When we hear about the tech needs of small business, we often think specifically of online business. Most of those needs have to do with marketing automation, e-commerce, funnels for turning leads into customers, and various other SaaS tools geared to automating the sales process.

But technology isn’t just an online phenomenon. From the GPS gadgets of African safari tour guides to the hand-held meters that confirm the strength of current in wiring at a new hotel, even offline businesses increasingly rely on technology.

Many industries require specific high-tech equipment. GPS and electric current meters might be too specialized technology for some offline businesses, but there are some technologies that many offline businesses should be using. Here are a few of them.

Payroll Automation

Gone are the days when you have to enter each employee’s presence individually in a ledger and tabulate their pay at the end of the week. Or, as Min Cho puts it, “an Excel spreadsheet isn’t going to cut it in the long run.” Automated software can calculate their pay, their deductions, and their benefits — whatever adjustments are necessary — in just a few minutes each day. If some of your employees are part-time, automation also relieves you of trying to keep track of how many hours each employee has worked on different days (Imagine doing that by hand; can you spell n-i-g-h-t-m-a-r-e?).

Modern tools go beyond just payroll by helping managers schedule employee shifts so that there is enough staff on the job at all times. You can also submit payroll records to government bodies electronically instead of filling in forms, and that should save you more time than the cost to get started with automation.

Payment Processors

Nobody carries cash anymore. Well, almost nobody. But everybody carries plastic, whether that’s a credit card or a debit card. PayPal might act as a payment processor at an online store, but people offline need a way you make their payments.

The faster and the more secure the better, and ideally you’ll be able to take payments in almost every way your customers want. The digital wallet is on its way, so get ready to service people with and without plastic. Also, new EMV chip readers are slowly replacing the old magnetic stripe readers for one simple reason: Consumers prefer to shop at stores that are using the most up-to-date payment security methods.

Signs of change

Digital Signage

Every business needs a sign. That is the most basic form of publicity. But that does not mean you need a basic, static sign. Signs that can change messages are certainly not new. Gas stations often change their pricing several times a day. And we have all seen those roadside signs that can carry any message you like, as long as you manually change the letters.

Digital signage lets you display a much greater variety of messages, including rotating three different messages, such as is often done in fast food restaurants.

Furthermore, there is no comparing the image quality and interest level of a digital sign next to a roadside letter message.

Best of all, digital signage can be changed in real time, so you could even interact with your customers as events transpire, engaging with them on social media while they are in your store. And these days, you can run it all from a USB key you can take with you wherever you go.

Inventory Control

If you are dealing with anything physical, you need to keep track of your inventory. Walmart keeps track of thousands of individual items. The government tracks each of its computers, monitors, phones and other devices. All hard goods need to be tracked.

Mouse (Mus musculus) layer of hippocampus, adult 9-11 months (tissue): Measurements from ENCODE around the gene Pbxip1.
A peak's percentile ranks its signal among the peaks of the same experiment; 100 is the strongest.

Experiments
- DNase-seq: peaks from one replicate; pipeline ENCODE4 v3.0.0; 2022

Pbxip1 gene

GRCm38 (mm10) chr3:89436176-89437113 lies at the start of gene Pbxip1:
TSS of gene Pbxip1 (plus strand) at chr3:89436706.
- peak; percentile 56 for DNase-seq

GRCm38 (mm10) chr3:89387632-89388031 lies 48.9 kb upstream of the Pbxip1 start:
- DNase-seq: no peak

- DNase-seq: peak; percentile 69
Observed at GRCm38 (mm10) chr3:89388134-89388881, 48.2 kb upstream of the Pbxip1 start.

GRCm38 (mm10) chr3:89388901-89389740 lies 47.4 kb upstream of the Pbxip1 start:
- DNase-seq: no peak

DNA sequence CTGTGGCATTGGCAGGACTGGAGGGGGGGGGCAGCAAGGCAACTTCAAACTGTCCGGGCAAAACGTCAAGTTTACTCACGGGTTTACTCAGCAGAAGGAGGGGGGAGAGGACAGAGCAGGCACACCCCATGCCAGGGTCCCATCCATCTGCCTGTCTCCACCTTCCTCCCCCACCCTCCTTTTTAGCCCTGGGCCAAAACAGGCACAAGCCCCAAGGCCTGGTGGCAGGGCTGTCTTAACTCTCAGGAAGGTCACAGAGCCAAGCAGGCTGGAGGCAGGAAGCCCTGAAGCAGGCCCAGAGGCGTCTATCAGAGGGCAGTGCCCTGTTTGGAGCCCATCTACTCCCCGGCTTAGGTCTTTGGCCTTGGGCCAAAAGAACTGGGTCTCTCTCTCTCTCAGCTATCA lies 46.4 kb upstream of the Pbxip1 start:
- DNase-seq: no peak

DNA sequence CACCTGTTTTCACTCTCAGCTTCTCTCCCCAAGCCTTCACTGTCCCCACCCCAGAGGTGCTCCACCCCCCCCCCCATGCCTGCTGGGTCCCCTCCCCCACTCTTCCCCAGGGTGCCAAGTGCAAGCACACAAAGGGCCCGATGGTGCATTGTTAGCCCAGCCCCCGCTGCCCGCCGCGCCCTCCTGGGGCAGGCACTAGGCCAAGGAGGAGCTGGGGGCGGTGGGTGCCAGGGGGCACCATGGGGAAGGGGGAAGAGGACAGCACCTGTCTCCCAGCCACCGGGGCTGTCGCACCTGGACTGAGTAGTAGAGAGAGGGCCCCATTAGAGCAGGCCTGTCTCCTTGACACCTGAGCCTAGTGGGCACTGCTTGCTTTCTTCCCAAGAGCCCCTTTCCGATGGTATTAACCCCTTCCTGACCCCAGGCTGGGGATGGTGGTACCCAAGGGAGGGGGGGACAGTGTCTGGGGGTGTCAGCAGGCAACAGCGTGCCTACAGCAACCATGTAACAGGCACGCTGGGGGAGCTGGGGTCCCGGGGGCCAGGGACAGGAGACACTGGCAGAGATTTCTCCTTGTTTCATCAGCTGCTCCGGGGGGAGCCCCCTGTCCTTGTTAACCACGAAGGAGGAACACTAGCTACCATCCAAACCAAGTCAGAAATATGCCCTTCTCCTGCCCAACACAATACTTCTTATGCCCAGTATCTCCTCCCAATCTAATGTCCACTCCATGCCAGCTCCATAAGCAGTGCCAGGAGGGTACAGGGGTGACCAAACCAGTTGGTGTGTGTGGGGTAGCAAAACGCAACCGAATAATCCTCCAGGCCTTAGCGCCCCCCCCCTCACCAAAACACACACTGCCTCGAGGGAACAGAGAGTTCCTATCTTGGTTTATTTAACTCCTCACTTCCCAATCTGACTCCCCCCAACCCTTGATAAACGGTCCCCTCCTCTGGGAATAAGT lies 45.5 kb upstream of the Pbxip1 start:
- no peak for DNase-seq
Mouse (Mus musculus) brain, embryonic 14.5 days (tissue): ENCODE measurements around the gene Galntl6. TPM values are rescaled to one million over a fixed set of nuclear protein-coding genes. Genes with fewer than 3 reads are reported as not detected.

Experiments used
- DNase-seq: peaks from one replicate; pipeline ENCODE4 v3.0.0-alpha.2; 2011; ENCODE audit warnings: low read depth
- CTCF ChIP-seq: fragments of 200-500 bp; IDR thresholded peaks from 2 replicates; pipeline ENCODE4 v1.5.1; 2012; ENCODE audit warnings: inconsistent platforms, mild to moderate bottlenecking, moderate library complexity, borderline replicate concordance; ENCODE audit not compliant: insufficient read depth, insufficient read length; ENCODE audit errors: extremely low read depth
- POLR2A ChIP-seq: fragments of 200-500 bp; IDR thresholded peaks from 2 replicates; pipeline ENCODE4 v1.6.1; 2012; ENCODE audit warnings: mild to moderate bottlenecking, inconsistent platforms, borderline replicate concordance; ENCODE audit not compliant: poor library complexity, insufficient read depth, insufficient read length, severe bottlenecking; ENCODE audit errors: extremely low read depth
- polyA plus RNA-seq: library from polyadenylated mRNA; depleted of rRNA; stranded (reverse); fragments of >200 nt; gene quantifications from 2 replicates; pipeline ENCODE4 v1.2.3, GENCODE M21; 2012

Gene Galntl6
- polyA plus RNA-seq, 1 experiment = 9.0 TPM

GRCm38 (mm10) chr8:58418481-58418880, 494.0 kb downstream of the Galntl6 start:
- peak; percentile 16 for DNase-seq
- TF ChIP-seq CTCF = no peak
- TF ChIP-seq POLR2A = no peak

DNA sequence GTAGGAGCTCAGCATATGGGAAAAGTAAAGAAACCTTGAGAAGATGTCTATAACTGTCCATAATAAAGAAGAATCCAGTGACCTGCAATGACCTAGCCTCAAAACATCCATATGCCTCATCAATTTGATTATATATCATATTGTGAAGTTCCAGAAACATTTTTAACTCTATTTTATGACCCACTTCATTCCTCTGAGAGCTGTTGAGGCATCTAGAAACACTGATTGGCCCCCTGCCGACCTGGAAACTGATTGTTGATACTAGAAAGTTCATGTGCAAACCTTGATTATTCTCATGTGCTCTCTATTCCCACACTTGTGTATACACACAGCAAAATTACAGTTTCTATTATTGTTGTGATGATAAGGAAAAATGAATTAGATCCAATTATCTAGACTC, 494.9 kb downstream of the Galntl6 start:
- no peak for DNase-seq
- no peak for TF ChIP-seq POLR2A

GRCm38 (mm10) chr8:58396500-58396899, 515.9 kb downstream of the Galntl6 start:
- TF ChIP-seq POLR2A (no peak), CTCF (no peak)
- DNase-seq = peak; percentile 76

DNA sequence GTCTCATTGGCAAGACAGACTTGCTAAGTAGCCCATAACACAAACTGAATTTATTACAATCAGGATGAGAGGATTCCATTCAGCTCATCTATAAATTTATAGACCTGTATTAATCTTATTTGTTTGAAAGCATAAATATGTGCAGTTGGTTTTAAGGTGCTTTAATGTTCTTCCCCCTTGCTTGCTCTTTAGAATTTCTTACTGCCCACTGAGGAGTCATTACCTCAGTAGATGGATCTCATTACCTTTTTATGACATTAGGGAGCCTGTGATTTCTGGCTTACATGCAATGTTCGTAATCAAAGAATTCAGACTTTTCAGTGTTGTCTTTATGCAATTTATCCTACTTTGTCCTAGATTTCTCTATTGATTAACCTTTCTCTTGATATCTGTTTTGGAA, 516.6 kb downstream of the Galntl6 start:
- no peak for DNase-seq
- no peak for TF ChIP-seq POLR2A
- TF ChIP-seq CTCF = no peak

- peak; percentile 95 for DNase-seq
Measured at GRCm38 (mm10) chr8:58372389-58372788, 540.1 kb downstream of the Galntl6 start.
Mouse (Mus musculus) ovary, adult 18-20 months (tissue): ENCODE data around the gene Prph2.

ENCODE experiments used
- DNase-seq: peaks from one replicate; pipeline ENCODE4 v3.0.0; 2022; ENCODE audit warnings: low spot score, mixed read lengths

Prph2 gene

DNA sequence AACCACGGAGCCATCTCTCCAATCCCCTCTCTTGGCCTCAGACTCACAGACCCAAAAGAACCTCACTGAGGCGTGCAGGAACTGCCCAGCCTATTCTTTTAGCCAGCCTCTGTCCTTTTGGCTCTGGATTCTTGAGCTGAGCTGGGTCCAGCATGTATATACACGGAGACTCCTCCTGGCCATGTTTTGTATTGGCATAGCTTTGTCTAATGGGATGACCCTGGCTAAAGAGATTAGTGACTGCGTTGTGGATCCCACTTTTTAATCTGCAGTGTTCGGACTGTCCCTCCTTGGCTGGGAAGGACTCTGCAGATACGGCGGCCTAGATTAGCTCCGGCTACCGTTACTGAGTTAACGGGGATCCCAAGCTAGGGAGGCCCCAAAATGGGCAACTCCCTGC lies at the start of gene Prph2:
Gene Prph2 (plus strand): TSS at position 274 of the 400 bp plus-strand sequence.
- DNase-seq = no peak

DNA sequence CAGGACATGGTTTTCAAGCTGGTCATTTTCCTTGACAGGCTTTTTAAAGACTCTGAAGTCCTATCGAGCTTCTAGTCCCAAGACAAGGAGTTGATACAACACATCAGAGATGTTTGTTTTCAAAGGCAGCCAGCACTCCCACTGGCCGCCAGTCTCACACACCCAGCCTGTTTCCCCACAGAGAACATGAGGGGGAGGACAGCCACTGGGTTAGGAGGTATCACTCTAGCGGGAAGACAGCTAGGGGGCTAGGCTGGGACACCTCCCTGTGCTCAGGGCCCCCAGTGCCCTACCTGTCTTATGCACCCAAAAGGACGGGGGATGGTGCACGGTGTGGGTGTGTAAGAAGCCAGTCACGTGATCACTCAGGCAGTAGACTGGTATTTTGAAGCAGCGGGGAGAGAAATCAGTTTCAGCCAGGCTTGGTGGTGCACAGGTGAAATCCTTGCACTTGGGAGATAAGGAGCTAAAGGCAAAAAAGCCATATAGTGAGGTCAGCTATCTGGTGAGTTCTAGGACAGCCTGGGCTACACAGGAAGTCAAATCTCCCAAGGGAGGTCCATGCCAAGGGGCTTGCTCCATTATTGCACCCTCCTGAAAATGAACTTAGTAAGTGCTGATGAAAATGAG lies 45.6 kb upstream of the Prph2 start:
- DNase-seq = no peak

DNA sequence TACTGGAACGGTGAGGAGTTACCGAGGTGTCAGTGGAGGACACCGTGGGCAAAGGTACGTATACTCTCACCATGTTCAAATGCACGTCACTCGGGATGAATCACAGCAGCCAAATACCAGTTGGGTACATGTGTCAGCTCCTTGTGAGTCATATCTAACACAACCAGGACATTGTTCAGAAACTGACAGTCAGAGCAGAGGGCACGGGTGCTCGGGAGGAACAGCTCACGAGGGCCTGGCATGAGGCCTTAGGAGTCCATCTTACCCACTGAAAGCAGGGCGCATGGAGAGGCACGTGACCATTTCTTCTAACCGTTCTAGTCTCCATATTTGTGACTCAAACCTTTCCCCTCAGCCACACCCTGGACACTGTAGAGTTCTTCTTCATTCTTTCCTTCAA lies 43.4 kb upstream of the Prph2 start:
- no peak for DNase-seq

There are several reasons you need to keep track.

  • Know when to restock when you get low.
  • Understand seasonal cycles better, so you can plan ahead.
  • Simplify mandatory inventory reconciliation, for audit and reporting purposes.
  • Save on extra shipping costs by keeping stock replenished before you get an order for something you’ve run out of.
  • Know which locations are selling which product.
  • Achieve ultimate customer satisfaction. If you are tracking down to the actual item, your customer service will be in a position to win friends…or at least not make enemies.

Digital Rewards

People love rewards, and it has been shown that loyalty programs turn casual customers into repeat customers. Given how costly it is to find new customers, compared with the much lower cost to keep customers, a loyalty program makes sense. Running it from an app that people can track online and that can be accessed from any location, makes your job easier and makes the customer feel like a partner in the relationship.

Security Apps

You’ve probably seen the ads for home security, where you check the view from various cameras right on your phone, no matter where in the world you might be. Your business could use these too. You can be alerted instantly when an unauthorized person breaks into your business.

Given that the police these days are too overworked to investigate break-ins, you stand a much better chance of identifying the thief if you can catch him in the act.

Bonus: Consider Taking Your Offline Business Online With a Website

Just because your business is run mostly offline, doesn’t mean you wouldn’t benefit from an online presence. You don’t need to start an e-commerce website or worry about making something overly complicated. Just start with something simple to help online shoppers know how to find you. People like to compare prices, check out colors, and do other research online, even if they come into your store to shop.

There is no escaping technology. We might hear jokes about “kids these days” who are so busy staring at their little screens that they would not even notice a stampede of rhinos in front of them, but tech and business are a serious combination. These are just a few of the more obvious tech needs of most businesses. What additional tech tools do you need?